A Music Documentary Is 'A Trojan Horse,' Says Oscar Winner Morgan Neville
Director Morgan Neville made one of the most memorable music documentaries in recent times. His 2013 film 20 Feet from Stardom, for which he won an Oscar and a Grammy, chronicled the paths of five undersung rock heroes: the backup singers who enlivened some of popular music's biggest hits.
Neville has a long history of bridging sound and screen. His credits include Respect Yourself: The Stax Records Story; Muddy Waters Can't Be Satisfied and Johnny Cash's America. He was also one of the directors of last year's documentary Best of Enemies, which chronicled the William Buckley/Gore Vidal debates during the 1968 political conventions.
In Neville's newest project, The Music of Strangers: Yo-Yo Ma and the Silk Road Ensemble, the director turns his lens from intensely American music stories to global ideas. Over the course of several years, he followed the artistic collective of master musicians and other artists from more than 20 countries, which was founded by the celebrated cellist Yo-Yo Ma in 2000.
Earlier this week, Ma and Neville joined me at HBO's headquarters in New York for a special evening to mark the release, which included a brief but beautiful performance by the cellist, a screening of the film, and a live Q&A with the director in front of an intimate audience.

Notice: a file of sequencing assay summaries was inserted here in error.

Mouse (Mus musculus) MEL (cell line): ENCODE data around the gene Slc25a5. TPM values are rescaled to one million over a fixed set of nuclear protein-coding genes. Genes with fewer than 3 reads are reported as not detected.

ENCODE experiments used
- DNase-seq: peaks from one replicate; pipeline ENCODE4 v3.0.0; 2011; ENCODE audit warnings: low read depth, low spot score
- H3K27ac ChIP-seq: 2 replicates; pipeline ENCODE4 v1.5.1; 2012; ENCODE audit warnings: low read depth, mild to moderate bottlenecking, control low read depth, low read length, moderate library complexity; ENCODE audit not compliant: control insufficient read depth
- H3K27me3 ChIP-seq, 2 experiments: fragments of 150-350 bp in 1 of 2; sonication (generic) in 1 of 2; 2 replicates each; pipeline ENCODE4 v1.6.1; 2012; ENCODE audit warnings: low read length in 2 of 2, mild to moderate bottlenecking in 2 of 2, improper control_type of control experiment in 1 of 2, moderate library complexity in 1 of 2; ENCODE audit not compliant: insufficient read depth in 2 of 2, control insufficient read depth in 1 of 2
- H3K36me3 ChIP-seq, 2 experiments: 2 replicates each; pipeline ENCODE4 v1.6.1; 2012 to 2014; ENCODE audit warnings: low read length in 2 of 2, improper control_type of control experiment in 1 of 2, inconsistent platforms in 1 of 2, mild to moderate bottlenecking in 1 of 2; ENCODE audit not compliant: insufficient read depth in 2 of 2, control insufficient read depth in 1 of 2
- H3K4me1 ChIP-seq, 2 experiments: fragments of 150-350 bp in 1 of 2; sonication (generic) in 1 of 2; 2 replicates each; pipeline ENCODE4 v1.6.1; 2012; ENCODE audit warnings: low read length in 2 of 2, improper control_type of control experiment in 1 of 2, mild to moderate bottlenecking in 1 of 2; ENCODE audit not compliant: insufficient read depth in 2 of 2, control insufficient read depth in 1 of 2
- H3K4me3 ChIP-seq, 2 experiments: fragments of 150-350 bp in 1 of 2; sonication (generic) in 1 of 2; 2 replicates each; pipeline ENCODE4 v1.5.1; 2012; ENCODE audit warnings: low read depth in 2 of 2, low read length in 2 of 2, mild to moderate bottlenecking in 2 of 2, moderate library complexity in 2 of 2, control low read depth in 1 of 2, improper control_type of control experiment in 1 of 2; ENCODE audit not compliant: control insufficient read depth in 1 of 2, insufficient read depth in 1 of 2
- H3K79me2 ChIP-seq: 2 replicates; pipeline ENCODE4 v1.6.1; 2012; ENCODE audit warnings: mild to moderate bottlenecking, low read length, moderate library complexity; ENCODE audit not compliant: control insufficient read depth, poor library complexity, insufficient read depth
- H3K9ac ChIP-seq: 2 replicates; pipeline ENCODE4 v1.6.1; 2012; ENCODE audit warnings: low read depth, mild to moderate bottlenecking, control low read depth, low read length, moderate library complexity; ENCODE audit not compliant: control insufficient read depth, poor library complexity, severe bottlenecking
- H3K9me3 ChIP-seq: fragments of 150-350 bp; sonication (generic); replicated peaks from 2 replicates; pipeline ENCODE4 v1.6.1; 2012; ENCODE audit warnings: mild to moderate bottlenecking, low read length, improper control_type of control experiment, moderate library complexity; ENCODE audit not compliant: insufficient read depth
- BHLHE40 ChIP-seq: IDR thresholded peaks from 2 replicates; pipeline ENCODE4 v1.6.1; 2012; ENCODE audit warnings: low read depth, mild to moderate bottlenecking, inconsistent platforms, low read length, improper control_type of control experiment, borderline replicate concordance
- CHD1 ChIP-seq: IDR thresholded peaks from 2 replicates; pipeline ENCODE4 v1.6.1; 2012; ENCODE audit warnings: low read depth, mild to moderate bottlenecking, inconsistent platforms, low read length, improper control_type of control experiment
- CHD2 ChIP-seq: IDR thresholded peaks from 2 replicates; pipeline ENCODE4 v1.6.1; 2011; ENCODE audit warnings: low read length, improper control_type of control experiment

The Music of Strangers was a big project. Neville shot his subjects in six different languages, filming them in locations as far-flung as China, Turkey and Iran. The film is full of brilliant performances and sumptuous colors, but what's more incisive are the segments in which Neville zeroes in on certain members of the ensemble. Among them are the Paris-born, American-raised Ma, of Chinese descent; the deeply soulful Iranian kamancheh virtuoso Kayhan Kalhor; the exuberant pipa master Wu Man, from China; the spirited Galician bagpipe player Cristina Pato; and the talented Syrian clarinetist Kinan Azmeh. (As it happens, NPR Music has showcased each of them individually in video performances we've produced.)
Neville gives each of them the space and time to let their personal stories — full of heartbreak and loss, as well as joy and achievement — unfold. And through those stories, The Music of Strangers: Yo-Yo Ma and the Silk Road Ensemble becomes a series of investigations and explorations into larger themes, like what it means to be an immigrant.
How do you define yourself when you lose the moorings of your culture and plunge into in a new one? How do you preserve tradition and yet make room for new ideas? How do you carve out your own trajectory when talent and fate have determined your career path from childhood onward? And how do you endure immense, unimaginable loss — such as losing your entire family and your closest friends to war — and find meaning and joy?
"The best thing about it for me as a filmmaker," Neville said during our discussion, "is that not only do I get to indulge my musical love, but that music is, to me, the most amazing Trojan horse to tell any other kind of story. The best music films are not about music ... Music is just the language we're speaking to tell a story about culture."
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